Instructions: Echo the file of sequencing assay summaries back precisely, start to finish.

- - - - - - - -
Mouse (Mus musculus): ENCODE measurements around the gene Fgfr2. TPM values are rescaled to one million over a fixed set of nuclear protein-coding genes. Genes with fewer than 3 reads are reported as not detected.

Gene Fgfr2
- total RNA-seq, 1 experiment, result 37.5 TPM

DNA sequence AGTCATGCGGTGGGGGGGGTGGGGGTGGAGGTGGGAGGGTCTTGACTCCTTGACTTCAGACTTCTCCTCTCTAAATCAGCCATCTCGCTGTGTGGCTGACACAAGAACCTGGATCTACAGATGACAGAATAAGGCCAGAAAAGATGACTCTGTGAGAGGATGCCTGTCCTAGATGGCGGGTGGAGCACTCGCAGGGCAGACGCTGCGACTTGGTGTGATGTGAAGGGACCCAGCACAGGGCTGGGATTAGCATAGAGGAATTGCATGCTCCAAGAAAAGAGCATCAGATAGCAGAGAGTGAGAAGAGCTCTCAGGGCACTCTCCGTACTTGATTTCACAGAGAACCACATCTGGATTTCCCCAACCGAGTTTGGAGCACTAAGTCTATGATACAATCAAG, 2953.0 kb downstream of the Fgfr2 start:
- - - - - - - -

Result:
Mouse (Mus musculus): ENCODE measurements around the gene Fgfr2. TPM values are rescaled to one million over a fixed set of nuclear protein-coding genes. Genes with fewer than 3 reads are reported as not detected.

Gene Fgfr2
- total RNA-seq, 1 experiment, result 37.5 TPM

DNA sequence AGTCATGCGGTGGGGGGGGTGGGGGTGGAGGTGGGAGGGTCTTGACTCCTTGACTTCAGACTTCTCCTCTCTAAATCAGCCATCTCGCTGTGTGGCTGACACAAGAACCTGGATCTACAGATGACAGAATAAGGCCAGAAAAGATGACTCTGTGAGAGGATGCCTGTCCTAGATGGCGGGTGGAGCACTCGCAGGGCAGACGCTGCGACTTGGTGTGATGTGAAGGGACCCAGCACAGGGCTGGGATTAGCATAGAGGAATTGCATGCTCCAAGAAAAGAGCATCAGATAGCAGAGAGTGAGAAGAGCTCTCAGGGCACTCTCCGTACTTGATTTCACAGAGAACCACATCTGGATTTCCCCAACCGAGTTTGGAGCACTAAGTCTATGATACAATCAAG, 2953.0 kb downstream of the Fgfr2 start: